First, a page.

Is your child going to varsity? Get a Power of Attorney! –

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It is this time of year that we prepare for our “kids” to go to college (in person or virtually). While the college landscape may be very different this year, one thing remains the same … your college student is an adult! Add to this the reality that they are now responsible for managing their own affairs and making their own decisions.

Nobody expected the world to be the way it is and certainly we could only talk about precautionary measures if our child is seriously affected by COVID. But what if your child is in a car accident through no fault of their own? Do you suffer from a head injury during intermural exercise? Just as their parents, will you be able to care for them? Can you access their bank account to pay their bills? Submit your tax return? Renew insurance policies? Bring a lawsuit on their behalf? Unfortunately the answer is no.

What is a power of attorney? A power of attorney is a document that allows someone else to act as your representative and do business on your behalf. There are basically two types of powers of attorney: a financial power of attorney and a power of attorney for healthcare. As the names suggest, a financial attorney designates someone to make legal and financial decisions, while a healthcare attorney designates someone to make your medical decisions.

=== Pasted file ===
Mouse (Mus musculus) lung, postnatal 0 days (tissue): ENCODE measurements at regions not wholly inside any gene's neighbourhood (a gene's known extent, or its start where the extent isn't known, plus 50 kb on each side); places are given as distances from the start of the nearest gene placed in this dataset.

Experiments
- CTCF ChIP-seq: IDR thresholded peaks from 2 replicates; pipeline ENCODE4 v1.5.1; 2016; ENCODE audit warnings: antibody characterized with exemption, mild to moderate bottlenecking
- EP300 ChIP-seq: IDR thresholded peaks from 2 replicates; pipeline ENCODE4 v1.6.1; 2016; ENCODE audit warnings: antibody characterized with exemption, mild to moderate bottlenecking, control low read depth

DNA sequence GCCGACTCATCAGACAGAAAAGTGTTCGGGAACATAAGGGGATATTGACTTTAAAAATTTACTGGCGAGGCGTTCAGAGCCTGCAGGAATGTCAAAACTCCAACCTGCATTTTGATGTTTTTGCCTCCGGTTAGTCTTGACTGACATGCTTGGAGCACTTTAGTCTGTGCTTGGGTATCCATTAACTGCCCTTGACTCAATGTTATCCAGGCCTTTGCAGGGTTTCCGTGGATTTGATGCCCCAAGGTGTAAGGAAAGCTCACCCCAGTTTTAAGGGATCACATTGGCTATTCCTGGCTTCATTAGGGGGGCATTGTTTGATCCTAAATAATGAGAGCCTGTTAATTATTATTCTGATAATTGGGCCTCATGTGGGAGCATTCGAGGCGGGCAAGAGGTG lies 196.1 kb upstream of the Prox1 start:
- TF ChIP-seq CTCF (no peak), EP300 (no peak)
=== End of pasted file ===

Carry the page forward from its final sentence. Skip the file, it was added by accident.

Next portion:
So what if you don’t have a power of attorney? If you do not have a power of attorney and are unable to work, your loved ones must apply for guardianship to handle your legal and financial matters. This process can be very emotional and costly, especially when you are dealing with increased stress from the situation.

For healthcare decisions, Pennsylvania law allows another person to serve in that capacity without formal process. Under this Act, healthcare professionals will appoint the “reasonably available” person in the following order of priority: 1) spouse (unless divorce is pending), 2) adult child, 3) parent, 4) adult sibling, 5) adult grandchild and finally 6) “an adult who knows the patient’s preferences and values ​​and can judge how the patient would make healthcare decisions.” While having guidance is beneficial, the statue certainly leaves a gray area. The definition of “reasonably available” can certainly raise some questions. What if you are divorced and you and your ex-spouse cannot agree? What if your son arrives at the hospital before you and you are still a few hours away? What if your child recently married and you disagree with the spouse’s choices?

How can we easily avoid these problems? Let your child receive a power of attorney! We hope we never have to use this document, but it is always better to be prepared for it, just like you would when purchasing insurance.

Adrianne Peters Sipes, Esq., Compass Estate Planning & Elder Law, focuses on elder law, estate planning, and closely related areas of activity. To learn more about the company, including our free workshops, visit Or call (814)762-4193 to discuss your specific planning needs.

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